I quote at length from 'The Garden Tomb: Was Jesus Buried Here?' by Gabriel Barkay (pp. 27-36 of this PDF booklet by the Biblical Archaeology Society, The Burial of Jesus).
A long and extremely bitter dispute concerning the authenticity of the site followed Gordon’s identification of the hill as Golgotha and the consequent identification of the cave in its western escarpment as Jesus’ tomb. The authenticity of the tomb was supported mainly by Protestants. It was attacked mainly by Catholics, who held to the traditional identification of Jesus’ tomb within the Church of the Holy Sepulchre. The dispute was conducted in scores of articles in a number of journals. Most of these articles have a theological and apologetic, rather than a scientific bent. None concerning the cave, nor any useful analysis of the archaeology of the site.
In 1904, Karl Beckholt, who was serving as Danish consul in Jerusalem and as warden of the Garden Tomb, conducted a small excavation in the yard of the Garden Tomb. He found some objects, which were published 20 years later by a Jerusalem scholar and Anglican clergyman named James Edward Hanauer. This 1924 publication renewed the bitter dispute about the location of the authentic tomb of Jesus. The opposing positions were summarized in a sharply worded article written from the Catholic point of view by Louis-Hugues Vincent, one of the Dominican scholars at the École Biblique. Father Vincent, a leading scholar on the archaeology and history of Jerusalem, defended the position that the Garden Tomb cave was of the Byzantine period. He entitled his article “The Garden Tomb—History of a Myth.”
In 1955, the Garden Tomb Association sponsored a small excavation in the garden area. Unfortunately, nothing is known about this dig; it was never published.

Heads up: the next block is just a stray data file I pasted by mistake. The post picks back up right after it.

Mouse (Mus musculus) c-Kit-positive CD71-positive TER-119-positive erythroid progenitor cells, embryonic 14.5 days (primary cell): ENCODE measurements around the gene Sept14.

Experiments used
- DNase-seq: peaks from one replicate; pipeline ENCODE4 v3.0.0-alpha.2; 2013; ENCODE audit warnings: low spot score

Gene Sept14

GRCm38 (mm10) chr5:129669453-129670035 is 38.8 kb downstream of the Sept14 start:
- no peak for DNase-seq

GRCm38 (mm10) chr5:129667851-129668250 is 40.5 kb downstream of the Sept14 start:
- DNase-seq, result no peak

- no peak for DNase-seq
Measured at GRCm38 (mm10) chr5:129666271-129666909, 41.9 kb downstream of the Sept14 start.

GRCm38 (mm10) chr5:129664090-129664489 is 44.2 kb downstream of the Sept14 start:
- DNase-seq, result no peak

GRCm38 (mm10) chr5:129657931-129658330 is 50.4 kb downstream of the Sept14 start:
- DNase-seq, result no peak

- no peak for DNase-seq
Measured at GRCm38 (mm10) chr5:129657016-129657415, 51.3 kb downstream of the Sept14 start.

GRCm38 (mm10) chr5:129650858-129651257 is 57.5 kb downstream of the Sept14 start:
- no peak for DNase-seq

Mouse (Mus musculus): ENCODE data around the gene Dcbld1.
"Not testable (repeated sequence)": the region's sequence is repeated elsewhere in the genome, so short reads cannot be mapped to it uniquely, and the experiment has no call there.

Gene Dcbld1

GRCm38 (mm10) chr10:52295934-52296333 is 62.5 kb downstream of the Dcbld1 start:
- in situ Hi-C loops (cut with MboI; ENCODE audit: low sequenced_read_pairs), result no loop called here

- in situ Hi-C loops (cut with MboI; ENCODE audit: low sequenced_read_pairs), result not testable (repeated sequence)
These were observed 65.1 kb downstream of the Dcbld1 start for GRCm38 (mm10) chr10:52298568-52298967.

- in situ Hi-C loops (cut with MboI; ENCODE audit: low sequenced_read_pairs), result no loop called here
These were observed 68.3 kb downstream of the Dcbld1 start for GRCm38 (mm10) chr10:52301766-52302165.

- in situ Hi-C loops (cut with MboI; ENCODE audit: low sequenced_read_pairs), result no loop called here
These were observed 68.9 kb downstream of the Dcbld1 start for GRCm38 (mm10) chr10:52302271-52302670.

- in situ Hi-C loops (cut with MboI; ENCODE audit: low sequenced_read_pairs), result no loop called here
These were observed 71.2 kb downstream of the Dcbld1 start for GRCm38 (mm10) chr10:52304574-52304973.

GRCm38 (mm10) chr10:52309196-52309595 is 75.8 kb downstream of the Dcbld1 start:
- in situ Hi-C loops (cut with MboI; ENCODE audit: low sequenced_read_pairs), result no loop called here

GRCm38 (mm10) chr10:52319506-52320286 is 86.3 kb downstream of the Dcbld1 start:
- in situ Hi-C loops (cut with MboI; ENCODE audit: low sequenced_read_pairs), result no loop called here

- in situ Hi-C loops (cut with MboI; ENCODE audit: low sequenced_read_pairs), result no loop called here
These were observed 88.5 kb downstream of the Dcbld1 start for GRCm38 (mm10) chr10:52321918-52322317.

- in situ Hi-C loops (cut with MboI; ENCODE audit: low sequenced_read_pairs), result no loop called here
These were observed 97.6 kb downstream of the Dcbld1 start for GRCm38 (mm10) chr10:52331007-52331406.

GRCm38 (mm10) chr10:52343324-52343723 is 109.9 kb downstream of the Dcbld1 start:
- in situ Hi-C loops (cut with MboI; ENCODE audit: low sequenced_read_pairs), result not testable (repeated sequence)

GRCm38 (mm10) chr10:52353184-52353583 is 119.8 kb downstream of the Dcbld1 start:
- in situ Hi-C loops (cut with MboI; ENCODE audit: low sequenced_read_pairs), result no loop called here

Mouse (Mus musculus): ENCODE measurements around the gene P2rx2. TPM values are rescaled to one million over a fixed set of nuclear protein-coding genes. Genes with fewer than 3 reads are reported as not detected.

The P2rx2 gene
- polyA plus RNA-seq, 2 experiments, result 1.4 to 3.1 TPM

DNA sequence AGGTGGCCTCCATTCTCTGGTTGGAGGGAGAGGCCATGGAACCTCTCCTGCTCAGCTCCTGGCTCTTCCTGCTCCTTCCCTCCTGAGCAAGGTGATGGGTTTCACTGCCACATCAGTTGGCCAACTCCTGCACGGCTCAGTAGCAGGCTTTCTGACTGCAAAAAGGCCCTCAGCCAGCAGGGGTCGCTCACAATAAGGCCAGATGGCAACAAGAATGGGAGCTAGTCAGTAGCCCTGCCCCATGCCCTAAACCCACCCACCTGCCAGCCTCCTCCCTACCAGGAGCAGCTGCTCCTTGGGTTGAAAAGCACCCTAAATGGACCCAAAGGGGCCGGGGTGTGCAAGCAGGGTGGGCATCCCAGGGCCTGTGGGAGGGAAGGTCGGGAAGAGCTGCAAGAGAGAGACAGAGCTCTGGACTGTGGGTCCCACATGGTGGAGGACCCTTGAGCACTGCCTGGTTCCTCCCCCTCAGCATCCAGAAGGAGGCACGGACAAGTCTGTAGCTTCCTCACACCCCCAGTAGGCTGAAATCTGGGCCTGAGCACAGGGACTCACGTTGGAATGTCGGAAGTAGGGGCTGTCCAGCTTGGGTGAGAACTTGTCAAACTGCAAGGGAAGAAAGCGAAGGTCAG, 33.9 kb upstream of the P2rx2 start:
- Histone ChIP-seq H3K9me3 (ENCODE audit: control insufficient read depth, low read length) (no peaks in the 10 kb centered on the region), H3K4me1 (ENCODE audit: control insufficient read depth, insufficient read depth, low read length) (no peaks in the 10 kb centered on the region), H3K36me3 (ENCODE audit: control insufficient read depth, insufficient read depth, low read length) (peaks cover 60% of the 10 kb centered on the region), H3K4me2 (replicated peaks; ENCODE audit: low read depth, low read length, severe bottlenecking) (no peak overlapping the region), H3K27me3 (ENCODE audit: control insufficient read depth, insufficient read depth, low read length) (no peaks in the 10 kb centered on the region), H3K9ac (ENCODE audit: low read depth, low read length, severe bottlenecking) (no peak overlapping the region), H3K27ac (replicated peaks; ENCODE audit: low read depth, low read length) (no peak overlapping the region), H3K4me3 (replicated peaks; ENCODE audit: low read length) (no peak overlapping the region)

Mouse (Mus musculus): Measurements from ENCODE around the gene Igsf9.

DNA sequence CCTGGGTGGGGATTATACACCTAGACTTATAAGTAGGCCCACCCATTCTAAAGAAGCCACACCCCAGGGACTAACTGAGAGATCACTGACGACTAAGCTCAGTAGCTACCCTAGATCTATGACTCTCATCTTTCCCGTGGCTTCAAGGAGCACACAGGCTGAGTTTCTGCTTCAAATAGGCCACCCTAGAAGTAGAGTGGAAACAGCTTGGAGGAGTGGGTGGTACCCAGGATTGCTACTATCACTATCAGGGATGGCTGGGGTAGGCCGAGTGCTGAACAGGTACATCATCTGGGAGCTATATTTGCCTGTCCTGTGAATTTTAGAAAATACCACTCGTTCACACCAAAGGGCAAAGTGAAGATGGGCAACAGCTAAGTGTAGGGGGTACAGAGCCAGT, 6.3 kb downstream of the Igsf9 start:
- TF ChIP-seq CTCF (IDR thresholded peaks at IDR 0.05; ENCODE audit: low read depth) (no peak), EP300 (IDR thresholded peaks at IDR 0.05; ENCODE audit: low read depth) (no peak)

The dispute over the authenticity of the Garden Tomb was again summarized in 1975 in a book entitled The Search for the Authentic Tomb of Jesus by W. S. McBirnie, who advocates the Garden Tomb’s authenticity. McBirnie’s book, however, is not based on any archaeological information, nor is the author knowledgeable about the history of the area in ancient times.
Thus, almost all published articles dealing with the Garden Tomb from its discovery through 1975 have been polemical, written to prove certain theological presuppositions. Except for the first article by Conrad Schick, who reported the actual discovery of the cave, there has been no objective, factual and archaeological discussion of the Garden Tomb.
To understand why this is so, we need to look at the historical situation in the late 19th century. The growing western interest in the ancient Near East, the Holy Land and Jerusalem brought hordes of visitors and pilgrims who took a new and often critical approach to the traditional holy sites. More and more Protestants came to Jerusalem, and they began to question the authenticity of the holy sepulcher. Located as it is in the midst of a densely built-up area of the Old City, the Church of the Holy Sepulchre did not seem to the Protestants to be a suitable place, outside the city, as Jewish law required, where Jewish dead would have been buried in the early Roman period. The traditional site of the sepulcher within the church was in those days dark, dismal and frequently filthy. It was crowded with priests, monks and pilgrims, mainly from Eastern countries, who often bickered with each other over rights to light candles and to hold ceremonies in various parts of the church. The Protestant newcomers did not feel at home here and could not imagine that this site could be the authentic burial place of Jesus. In this frame of mind, they welcomed any suggestion locating Jesus’ tomb in a place that would better fit the tastes of Protestant Westerners, especially because the Protestants were wholly without any proprietary share in the Church of the Holy Sepulchre, which was divided among the Greek Orthodox, Roman Catholic, Armenian and Coptic Churches.
The earliest recorded tradition about Jesus’ burial in the Holy Sepulchre is about three centuries after the Crucifixion. The New Testament itself gives no clue whatever as to the location of Golgotha and the tomb of Jesus. The name Golgotha has not been preserved in any form in any written source in antiquity, either Jewish or non-Jewish. It is not attested in geographical names in or around Jerusalem. This was enough to lead many wishful Protestants to reject the authenticity of the Church of the Holy Sepulchre.
On the other hand, there was never any sound scientific basis for locating the tomb of Jesus in the area of the Garden Tomb. The identification of the Garden Tomb as the tomb of Jesus thus reflects the psychology and atmosphere of late 19th-century Jerusalem, rather than any new evidence—scientific, textual or archaeological.